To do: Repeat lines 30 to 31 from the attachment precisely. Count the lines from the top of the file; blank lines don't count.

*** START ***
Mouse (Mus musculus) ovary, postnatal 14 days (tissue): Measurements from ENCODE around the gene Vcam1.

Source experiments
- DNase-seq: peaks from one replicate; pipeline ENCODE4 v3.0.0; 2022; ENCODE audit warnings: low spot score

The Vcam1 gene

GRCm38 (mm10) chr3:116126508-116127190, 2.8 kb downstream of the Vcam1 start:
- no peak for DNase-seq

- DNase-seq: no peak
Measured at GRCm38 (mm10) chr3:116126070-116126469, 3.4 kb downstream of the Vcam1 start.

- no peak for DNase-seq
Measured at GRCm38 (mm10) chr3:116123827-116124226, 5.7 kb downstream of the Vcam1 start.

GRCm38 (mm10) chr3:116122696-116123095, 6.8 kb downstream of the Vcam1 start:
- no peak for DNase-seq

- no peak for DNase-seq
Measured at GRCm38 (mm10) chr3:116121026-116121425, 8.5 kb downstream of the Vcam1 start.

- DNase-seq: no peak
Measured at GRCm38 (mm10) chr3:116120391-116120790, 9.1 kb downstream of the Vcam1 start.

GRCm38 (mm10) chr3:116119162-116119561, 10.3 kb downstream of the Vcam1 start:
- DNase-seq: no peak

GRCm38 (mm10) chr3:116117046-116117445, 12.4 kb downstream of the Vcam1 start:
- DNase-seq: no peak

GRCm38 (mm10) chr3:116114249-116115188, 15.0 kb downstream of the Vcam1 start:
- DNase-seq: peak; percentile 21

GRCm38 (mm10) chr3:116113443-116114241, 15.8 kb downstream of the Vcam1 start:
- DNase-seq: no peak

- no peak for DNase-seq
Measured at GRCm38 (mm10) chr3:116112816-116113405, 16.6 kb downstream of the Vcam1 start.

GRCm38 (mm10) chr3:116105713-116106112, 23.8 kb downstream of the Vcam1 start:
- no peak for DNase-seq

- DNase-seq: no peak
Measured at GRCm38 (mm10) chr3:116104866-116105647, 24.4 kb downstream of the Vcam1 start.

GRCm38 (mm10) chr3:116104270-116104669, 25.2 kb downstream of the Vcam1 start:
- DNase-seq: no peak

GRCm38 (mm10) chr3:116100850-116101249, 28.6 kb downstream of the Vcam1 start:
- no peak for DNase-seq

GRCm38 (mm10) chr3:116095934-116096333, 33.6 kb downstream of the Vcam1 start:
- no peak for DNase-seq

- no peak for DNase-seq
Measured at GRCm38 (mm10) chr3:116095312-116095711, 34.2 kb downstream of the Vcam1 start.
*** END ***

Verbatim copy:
Measured at GRCm38 (mm10) chr3:116104866-116105647, 24.4 kb downstream of the Vcam1 start.

GRCm38 (mm10) chr3:116104270-116104669, 25.2 kb downstream of the Vcam1 start: